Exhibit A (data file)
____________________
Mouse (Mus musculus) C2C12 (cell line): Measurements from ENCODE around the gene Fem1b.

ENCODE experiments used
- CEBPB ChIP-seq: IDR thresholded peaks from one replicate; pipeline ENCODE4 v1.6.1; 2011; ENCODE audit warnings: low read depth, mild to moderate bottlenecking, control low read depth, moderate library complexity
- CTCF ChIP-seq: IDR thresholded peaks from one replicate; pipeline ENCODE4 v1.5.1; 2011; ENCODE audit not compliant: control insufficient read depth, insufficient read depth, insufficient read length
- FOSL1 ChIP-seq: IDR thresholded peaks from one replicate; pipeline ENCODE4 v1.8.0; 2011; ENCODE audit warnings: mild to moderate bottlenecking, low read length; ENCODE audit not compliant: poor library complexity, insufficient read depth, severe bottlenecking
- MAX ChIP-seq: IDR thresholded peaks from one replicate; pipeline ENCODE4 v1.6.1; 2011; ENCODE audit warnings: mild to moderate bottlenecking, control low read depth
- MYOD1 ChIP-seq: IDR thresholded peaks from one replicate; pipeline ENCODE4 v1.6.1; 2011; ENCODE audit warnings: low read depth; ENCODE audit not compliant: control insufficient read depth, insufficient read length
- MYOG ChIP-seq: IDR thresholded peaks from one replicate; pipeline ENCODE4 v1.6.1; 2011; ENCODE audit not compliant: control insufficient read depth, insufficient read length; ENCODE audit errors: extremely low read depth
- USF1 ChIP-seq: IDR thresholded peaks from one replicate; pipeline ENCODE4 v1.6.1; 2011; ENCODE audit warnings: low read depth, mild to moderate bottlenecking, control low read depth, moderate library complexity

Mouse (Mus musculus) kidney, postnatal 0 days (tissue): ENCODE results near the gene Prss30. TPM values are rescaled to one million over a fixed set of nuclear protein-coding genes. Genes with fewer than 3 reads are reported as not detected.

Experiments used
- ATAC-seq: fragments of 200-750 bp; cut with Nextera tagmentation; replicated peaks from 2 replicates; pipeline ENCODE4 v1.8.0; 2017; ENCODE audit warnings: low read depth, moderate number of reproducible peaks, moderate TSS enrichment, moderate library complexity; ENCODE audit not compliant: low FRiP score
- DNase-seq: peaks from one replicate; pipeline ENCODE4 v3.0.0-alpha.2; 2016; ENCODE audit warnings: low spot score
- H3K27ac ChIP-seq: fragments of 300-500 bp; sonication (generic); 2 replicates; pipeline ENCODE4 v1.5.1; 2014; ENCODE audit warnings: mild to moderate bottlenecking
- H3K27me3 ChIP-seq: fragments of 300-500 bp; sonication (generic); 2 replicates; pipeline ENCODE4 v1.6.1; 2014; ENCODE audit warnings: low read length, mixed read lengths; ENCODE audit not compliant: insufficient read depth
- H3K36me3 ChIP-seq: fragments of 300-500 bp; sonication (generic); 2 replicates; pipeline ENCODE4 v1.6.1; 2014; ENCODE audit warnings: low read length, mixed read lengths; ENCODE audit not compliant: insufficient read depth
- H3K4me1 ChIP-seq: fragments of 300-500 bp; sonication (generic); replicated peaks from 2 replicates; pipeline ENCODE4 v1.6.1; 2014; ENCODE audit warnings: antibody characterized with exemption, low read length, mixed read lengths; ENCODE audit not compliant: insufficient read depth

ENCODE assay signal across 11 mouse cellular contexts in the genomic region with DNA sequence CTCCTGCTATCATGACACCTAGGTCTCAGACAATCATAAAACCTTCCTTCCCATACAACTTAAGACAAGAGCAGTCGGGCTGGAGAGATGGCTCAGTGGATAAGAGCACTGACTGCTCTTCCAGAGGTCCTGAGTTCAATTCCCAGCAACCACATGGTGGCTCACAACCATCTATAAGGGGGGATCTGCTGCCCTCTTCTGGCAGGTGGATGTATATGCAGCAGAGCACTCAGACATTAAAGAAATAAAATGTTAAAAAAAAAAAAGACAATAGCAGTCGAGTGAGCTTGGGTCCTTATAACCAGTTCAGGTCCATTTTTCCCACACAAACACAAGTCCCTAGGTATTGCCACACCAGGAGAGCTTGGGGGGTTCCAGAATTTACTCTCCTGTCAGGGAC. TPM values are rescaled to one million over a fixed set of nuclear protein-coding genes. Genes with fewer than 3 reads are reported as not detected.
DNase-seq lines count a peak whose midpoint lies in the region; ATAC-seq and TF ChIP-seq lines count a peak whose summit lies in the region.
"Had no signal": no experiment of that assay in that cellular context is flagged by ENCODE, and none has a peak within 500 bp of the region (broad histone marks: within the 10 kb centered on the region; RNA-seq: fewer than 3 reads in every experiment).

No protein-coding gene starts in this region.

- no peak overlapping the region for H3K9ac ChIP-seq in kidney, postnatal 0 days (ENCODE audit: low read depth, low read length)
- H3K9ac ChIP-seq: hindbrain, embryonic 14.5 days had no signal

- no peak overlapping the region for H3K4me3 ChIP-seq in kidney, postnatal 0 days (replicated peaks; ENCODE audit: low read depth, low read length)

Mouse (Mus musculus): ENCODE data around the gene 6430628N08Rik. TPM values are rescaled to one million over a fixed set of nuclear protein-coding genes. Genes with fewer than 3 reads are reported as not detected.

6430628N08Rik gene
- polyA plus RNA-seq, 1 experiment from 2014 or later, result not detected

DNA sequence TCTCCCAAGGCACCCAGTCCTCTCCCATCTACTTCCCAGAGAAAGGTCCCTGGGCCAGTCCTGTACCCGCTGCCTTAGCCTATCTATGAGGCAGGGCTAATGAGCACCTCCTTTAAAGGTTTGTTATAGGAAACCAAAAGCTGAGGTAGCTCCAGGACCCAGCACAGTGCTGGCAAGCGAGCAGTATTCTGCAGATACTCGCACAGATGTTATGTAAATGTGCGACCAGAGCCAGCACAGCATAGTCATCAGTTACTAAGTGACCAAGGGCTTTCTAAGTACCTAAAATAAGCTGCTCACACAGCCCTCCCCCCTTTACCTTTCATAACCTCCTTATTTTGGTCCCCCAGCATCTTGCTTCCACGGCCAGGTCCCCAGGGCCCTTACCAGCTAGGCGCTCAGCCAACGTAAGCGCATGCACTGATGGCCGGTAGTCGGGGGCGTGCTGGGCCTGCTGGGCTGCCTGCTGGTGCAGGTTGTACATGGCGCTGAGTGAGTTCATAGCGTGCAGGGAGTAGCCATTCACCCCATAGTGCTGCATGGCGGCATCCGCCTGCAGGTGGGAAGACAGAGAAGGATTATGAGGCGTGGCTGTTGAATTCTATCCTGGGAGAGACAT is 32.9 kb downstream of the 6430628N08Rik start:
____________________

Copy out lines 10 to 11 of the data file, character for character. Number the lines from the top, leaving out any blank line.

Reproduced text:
Mouse (Mus musculus) kidney, postnatal 0 days (tissue): ENCODE results near the gene Prss30. TPM values are rescaled to one million over a fixed set of nuclear protein-coding genes. Genes with fewer than 3 reads are reported as not detected.

Experiments used